What should you do when visiting Rome? Flavours team spent a wonderful day in Rome and here’s our list of top things to do.
First stop for our day in Rome was the Vatican City. This stunning area is the centre of the Roman Catholic faith and is a celebration of art and architecture. With so many sights to see such as Piazza San Pietro, The Chapel of St. Peter, Vatican Museums and the Sistine Chapel it would be easy to spend a full day exploring the city. Get there early to avoid the queues and make sure to take some time to enjoy the stunning mosaics, paintings and architecture.
Piazza San Pietro
Piazza San Pietro was created by an Italian architect called Bernini in the mid 16th Century. Once you enter the Vatican City the narrow street opens up in a vast elliptical shaped arena like space which is surrounded by symmetry of large decorative columns and statues. During religious occasions many people come to receive a blessing from the pope who appears from the balcony above the square.
The Sistine Chapel is a marvel. This is the main chapel within the Vatican Palace and houses many frescos and paintings from artists throughout the 15th and 16th century such as Botticelli and Michelangelo. The main attraction would have to be the ceiling of the chapel which depicts many scenes from the Old and New Testament such as Adam and Eve tasting the forbidden fruit.
Next stop the Colosseum! This dominating structure of Rome’s ancient history really delivered. The Colosseum opened in AD 80 and was believed to of held 55,000 spectators. As depicted in many Hollywood movies you can really get a sense of the rapturous crowds that flocked here to cheer on the Gladiators who fought to the death.
The Circus Maximus was the location for another of Ancient Rome’s entertaining Pastimes. The stadium that once stood is believed to have held up to 300,000 spectators who would come to cheer on the chariot racers, athletic contests as well as being used for religious processions.
Then Roman Forum was the centre of much of Rome’s social and commercial activities. The forum was a market place surrounded by many important buildings used for legal and political purposes. Here you can see many remains of these buildings, monuments and archaeological excavations.
The Pantheon was once a temple erected for the Gods which is now used as a church. The building is seen as one of the best preserved Ancient Roman building which is most likely because it is still currently in use. This seemingly simple porch of Corinthian columns and pediment masks the real star of this building that is the large dome which covers the rotunda. It is constructed from concrete with a circular oculus at the top allowing the only source of natural light.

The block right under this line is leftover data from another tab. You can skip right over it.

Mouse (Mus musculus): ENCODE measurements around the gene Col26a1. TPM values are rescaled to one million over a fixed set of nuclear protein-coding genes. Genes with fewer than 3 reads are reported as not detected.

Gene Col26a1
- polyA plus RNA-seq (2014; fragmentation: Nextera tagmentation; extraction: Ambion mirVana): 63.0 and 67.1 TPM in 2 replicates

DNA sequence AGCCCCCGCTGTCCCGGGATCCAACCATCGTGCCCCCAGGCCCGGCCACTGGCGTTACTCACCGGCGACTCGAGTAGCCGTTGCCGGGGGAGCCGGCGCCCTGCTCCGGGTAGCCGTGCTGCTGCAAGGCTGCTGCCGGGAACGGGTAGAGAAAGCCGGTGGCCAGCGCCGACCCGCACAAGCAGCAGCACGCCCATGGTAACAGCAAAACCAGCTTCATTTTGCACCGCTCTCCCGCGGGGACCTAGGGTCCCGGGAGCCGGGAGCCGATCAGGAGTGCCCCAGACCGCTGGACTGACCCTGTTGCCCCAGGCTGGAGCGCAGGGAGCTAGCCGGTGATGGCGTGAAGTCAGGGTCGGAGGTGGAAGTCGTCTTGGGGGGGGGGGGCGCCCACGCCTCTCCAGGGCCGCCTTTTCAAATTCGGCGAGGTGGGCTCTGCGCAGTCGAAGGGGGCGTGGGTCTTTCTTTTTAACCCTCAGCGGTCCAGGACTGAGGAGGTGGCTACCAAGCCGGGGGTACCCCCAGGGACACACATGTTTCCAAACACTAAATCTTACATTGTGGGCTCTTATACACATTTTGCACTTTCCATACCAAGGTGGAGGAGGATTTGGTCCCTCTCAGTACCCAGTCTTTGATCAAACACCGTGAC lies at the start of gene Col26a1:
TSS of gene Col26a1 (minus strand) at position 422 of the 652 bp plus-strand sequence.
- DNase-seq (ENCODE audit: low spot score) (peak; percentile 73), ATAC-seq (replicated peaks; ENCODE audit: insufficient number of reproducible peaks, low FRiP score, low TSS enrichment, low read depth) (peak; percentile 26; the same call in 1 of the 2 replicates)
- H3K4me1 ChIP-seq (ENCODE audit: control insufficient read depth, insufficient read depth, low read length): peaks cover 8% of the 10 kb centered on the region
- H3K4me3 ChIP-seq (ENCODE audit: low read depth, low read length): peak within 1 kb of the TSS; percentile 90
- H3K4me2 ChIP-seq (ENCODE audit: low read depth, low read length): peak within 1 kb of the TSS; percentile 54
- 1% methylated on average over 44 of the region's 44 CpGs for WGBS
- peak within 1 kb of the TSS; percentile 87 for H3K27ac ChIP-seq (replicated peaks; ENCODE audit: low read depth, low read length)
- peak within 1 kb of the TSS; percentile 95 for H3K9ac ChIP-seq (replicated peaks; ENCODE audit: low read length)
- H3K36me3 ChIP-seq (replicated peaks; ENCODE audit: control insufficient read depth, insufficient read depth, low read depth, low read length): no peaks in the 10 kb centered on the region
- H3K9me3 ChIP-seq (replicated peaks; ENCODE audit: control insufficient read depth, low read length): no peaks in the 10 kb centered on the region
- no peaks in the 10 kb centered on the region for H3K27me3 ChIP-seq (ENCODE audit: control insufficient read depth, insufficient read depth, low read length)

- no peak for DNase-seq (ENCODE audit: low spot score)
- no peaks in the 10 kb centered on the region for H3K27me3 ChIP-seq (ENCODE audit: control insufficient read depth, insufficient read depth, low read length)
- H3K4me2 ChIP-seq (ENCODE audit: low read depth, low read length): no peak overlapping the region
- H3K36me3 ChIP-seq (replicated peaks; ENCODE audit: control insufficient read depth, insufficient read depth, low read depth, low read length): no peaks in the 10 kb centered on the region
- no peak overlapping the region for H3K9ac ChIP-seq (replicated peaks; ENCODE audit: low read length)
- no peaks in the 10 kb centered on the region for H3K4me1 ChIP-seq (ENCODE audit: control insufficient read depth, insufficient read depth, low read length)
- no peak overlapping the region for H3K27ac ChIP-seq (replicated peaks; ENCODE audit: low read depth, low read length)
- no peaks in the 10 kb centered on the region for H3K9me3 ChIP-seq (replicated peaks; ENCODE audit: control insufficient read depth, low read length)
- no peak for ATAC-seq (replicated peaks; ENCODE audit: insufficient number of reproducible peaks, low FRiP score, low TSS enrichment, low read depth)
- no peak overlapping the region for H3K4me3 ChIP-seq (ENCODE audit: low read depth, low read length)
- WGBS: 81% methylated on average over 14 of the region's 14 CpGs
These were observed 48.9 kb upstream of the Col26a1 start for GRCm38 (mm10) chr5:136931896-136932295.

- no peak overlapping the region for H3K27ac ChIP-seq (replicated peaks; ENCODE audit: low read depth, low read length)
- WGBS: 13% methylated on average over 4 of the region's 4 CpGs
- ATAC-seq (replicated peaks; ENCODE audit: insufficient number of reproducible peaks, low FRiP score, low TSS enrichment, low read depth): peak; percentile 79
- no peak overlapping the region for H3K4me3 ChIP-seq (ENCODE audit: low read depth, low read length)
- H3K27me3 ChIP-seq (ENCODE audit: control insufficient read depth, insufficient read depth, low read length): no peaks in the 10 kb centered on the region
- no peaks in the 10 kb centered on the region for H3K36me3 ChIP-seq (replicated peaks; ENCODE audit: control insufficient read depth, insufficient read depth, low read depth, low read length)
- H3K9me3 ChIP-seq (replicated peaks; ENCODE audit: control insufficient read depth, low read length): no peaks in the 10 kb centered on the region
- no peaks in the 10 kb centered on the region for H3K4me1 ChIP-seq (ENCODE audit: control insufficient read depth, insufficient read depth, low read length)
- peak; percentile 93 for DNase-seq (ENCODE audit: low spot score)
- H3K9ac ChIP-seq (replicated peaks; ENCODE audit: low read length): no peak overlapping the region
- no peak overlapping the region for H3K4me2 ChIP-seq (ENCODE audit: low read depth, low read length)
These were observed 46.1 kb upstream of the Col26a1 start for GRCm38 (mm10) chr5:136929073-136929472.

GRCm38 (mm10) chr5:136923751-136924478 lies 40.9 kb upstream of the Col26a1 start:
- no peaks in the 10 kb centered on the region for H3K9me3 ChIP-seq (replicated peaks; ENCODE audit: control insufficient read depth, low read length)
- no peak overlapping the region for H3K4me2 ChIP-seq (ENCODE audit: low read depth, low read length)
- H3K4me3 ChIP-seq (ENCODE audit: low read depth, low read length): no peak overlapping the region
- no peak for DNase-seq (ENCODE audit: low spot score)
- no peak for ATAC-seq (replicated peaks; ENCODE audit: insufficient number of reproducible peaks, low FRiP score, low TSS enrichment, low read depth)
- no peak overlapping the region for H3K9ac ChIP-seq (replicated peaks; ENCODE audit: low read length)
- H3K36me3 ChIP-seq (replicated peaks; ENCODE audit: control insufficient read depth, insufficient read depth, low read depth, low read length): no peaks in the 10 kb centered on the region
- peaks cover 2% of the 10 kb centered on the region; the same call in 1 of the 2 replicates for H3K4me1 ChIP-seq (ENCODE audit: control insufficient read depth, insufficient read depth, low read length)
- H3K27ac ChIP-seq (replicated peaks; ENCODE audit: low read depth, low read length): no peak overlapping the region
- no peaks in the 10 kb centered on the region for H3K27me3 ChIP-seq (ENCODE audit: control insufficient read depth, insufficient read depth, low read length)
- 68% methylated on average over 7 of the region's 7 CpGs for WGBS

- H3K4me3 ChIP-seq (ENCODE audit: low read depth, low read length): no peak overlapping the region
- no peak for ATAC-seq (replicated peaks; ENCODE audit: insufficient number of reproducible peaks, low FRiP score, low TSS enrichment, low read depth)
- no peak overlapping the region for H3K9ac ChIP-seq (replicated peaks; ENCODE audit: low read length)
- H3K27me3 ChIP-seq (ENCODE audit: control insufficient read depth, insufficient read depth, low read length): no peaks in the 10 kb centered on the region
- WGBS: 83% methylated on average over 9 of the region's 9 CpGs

The Spanish Steps were erected in the 1726 by an Italian architect called Francesco de Sanctis. The staircase links the Piazza di Spagna to the Trinitia dei Monti. At this time the trinitia dei Monti was under French ownership so, the steps were also planned to house a statue of King Louis XIV but needless to say there was plenty of opposition to this plan from resident Romans so Francesco designed a landmark to suit both sides of the argument. The steps are used today as a meeting place for locals as well as a wonderful setting to watch passers-by.
The last stop on our tour was the Trevi Fountain which is Rome’s most famous and largest fountain. This beautiful fountain depicts the Roman God Neptune being led on a chariot by two horses as well as many other ornate carvings which have created a stunning landmark which is visited by many people each day. The fountain is also full of coins which are thrown in because legend has it that this will ensure a return to Rome.
…and of course the food! Rome is dotted with so many amazing places to eat. With just a little research you can discover some wonderful trattoria and taste some of the best produce Italian cuisine has to offer.